Image courtesy of 303 Gallery, New York

The Green Cinematograph (Programme I: Pipe smoker and overflowing sink)

Date: 2010

Materials: 16mm film; color, silent; custom film projector with looper, bench

Length: 5:35 min.

Credit: Courtesy of the artist and Lisson Gallery, London

The Green Cinematograph (Programme 1: Pipe smoker and overflowing sink) continues an unofficial series of spare films that delve into the mechanics of perception and the artist’s interior world, usually in a state of unconsciousness or under the influence. But here, the figure of an artist is presented in a sober and more purposeful state of introspection. Shown on a customized projector and looper, the film cuts back and forth from Graham smoking a pipe in an armchair to a kitchen sink overflowing with bubbles; the film tests the Kuleshov Effect, a montage or editing technique that leads the viewer to connect two unrelated scenes. Because we are conditioned to question false morphology (the mistake that because two things look alike they must be alike), we are inherently distrustful of any intrinsic relationship between smoke and bubbles (how obvious!), yet the work undeniably suggests visual, narrative, and metaphorical connections between the two images. Is this a vivid portrait of the creative mind at work, with so much blank space heavily punctuating the rare moments of actual making and meaning?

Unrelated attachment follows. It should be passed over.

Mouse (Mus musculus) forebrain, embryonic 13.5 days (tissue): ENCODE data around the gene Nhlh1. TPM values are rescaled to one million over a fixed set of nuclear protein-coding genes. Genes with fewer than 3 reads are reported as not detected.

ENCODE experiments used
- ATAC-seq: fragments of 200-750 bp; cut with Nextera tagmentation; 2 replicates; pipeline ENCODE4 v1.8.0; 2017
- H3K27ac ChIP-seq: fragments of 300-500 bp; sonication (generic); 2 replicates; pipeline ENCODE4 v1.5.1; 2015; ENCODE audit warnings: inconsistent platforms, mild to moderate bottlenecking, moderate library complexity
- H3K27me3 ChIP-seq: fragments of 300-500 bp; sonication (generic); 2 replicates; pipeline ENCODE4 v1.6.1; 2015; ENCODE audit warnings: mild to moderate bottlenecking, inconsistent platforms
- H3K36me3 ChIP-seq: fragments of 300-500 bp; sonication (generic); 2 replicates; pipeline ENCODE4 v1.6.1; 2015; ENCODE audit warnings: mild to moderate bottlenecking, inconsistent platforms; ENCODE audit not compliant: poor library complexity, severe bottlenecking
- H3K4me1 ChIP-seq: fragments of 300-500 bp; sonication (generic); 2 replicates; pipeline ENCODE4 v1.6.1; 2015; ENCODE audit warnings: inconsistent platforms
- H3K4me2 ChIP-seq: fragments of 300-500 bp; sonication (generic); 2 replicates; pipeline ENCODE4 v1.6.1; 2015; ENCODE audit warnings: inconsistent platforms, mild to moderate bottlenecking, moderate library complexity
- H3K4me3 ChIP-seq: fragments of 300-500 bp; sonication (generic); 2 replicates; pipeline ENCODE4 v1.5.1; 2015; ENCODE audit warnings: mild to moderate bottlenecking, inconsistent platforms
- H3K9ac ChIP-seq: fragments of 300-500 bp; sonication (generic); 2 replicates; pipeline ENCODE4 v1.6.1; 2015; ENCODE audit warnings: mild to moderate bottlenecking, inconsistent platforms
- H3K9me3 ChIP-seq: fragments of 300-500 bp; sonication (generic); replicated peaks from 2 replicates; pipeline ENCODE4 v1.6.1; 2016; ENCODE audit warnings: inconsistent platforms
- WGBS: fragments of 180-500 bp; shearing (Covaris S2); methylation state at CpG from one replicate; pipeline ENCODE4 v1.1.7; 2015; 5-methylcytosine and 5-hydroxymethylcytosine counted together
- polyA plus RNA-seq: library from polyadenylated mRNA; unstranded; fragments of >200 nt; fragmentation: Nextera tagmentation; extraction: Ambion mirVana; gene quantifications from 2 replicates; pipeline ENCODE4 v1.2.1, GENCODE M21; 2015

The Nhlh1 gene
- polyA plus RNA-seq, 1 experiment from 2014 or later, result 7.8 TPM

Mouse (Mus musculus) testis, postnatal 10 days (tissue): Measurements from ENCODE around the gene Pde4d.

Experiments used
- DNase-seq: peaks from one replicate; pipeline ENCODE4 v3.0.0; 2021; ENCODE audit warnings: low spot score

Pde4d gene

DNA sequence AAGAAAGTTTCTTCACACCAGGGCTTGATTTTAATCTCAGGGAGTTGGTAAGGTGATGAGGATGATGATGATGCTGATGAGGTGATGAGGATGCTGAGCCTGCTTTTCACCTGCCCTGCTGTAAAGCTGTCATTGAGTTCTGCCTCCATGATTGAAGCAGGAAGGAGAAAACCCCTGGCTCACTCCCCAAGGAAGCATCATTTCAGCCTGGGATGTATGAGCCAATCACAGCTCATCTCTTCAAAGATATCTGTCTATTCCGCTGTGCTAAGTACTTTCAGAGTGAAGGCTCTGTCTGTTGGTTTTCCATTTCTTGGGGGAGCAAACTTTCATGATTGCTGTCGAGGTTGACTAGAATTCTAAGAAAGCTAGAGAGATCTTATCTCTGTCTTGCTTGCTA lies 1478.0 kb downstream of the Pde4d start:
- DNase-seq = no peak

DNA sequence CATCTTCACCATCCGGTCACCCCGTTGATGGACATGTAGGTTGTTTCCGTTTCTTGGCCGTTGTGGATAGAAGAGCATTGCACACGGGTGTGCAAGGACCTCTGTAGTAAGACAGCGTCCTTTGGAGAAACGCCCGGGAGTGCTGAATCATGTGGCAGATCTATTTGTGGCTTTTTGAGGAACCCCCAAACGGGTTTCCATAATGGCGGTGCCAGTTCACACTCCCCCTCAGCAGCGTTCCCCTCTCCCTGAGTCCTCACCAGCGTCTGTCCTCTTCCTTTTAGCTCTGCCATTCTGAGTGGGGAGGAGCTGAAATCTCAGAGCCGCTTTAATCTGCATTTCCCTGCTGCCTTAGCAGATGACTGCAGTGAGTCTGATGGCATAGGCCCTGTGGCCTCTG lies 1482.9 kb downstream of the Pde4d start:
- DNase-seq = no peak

A light box by Graham is on view in nearby Gallery 13.


Co-curator Dan Byers on Rodney Graham's The Green Cinematograph


Gallery 14